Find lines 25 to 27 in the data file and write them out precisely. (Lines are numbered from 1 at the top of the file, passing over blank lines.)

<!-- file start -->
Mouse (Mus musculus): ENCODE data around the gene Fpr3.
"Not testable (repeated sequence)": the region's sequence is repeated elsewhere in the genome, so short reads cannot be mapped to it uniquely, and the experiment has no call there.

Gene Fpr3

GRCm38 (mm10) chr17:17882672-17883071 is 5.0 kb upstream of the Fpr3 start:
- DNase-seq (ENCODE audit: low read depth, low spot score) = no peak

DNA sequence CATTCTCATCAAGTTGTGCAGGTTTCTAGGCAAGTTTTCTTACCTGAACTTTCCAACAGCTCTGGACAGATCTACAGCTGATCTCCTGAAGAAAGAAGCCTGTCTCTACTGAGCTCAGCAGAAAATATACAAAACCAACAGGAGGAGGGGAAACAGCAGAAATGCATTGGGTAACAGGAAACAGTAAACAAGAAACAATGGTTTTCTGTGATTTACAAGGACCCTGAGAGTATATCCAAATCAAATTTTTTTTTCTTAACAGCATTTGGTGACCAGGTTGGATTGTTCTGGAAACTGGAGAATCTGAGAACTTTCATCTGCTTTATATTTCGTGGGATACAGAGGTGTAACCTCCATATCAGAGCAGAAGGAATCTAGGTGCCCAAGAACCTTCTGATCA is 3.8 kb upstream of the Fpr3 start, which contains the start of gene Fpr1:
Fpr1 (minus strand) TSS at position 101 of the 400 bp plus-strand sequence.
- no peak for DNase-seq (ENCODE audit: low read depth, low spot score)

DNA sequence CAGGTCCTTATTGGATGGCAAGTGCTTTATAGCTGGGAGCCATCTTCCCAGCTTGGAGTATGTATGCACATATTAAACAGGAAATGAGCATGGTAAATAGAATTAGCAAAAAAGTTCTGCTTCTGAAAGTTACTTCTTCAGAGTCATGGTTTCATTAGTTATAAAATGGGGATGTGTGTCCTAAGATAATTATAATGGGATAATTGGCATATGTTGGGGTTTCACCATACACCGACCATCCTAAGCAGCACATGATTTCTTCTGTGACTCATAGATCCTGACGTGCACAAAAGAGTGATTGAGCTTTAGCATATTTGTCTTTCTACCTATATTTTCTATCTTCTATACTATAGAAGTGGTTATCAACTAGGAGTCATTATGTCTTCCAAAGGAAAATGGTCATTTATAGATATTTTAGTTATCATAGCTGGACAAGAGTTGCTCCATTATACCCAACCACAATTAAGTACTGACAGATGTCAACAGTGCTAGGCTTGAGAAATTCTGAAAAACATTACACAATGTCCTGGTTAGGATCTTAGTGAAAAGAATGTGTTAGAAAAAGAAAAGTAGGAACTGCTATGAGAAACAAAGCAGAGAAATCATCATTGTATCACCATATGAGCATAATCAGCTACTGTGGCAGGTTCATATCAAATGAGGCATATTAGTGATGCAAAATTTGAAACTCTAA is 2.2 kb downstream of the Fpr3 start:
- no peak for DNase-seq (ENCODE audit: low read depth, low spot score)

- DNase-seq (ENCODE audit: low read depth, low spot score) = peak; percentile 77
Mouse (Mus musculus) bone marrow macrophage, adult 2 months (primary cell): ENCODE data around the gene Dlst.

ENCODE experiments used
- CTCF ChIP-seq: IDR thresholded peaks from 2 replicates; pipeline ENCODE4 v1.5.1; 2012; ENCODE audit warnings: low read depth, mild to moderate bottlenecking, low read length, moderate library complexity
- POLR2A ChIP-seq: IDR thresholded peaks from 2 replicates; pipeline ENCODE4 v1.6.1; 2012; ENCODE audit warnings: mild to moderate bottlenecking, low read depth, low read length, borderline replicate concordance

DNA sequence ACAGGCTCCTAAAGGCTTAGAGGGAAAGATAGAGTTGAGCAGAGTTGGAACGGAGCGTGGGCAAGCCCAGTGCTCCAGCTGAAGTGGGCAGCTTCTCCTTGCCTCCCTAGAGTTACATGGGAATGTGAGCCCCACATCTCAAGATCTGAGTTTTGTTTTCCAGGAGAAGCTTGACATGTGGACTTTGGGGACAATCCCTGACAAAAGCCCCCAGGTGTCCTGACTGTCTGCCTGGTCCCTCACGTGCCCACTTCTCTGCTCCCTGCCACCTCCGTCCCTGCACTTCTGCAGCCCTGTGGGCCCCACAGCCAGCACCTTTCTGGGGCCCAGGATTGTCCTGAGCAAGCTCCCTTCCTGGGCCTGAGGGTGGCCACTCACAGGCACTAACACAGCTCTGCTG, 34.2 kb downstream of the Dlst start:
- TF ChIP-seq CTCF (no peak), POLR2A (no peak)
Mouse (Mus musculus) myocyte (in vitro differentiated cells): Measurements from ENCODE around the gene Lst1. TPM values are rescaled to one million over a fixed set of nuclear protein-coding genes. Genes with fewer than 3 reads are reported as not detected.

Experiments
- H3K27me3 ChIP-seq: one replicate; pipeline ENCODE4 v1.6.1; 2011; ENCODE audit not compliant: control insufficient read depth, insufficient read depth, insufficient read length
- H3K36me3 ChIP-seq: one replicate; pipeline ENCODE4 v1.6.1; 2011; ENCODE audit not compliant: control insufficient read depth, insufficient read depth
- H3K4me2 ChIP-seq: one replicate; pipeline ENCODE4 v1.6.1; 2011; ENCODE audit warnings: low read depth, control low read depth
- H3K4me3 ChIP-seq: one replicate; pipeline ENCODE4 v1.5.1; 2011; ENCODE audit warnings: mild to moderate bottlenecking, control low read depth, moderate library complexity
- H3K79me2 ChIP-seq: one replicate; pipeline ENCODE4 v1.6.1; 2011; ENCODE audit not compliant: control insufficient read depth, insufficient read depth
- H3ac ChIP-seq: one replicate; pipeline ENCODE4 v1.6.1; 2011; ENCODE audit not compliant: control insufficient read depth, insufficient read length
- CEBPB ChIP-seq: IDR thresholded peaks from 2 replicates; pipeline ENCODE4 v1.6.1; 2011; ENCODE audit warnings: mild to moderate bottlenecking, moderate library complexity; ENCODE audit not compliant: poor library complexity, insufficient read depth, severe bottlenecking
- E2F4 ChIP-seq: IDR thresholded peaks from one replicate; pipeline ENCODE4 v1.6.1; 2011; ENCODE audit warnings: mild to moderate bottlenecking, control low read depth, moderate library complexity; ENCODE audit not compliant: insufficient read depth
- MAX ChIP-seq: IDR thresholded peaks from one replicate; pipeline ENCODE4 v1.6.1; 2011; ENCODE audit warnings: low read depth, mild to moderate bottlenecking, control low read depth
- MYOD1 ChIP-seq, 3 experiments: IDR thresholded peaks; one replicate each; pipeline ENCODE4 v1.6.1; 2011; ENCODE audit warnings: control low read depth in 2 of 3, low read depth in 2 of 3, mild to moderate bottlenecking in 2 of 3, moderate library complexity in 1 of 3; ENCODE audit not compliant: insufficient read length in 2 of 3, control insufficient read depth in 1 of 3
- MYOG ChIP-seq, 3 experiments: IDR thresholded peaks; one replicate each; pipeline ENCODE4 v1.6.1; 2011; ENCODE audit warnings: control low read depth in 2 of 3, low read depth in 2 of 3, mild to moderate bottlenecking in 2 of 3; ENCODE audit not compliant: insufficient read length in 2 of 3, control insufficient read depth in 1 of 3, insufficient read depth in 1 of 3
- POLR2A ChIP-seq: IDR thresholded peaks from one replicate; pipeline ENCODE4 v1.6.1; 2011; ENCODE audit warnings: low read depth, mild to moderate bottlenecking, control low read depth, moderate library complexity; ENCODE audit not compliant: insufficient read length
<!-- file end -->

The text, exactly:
- H3ac ChIP-seq: one replicate; pipeline ENCODE4 v1.6.1; 2011; ENCODE audit not compliant: control insufficient read depth, insufficient read length
- CEBPB ChIP-seq: IDR thresholded peaks from 2 replicates; pipeline ENCODE4 v1.6.1; 2011; ENCODE audit warnings: mild to moderate bottlenecking, moderate library complexity; ENCODE audit not compliant: poor library complexity, insufficient read depth, severe bottlenecking
- E2F4 ChIP-seq: IDR thresholded peaks from one replicate; pipeline ENCODE4 v1.6.1; 2011; ENCODE audit warnings: mild to moderate bottlenecking, control low read depth, moderate library complexity; ENCODE audit not compliant: insufficient read depth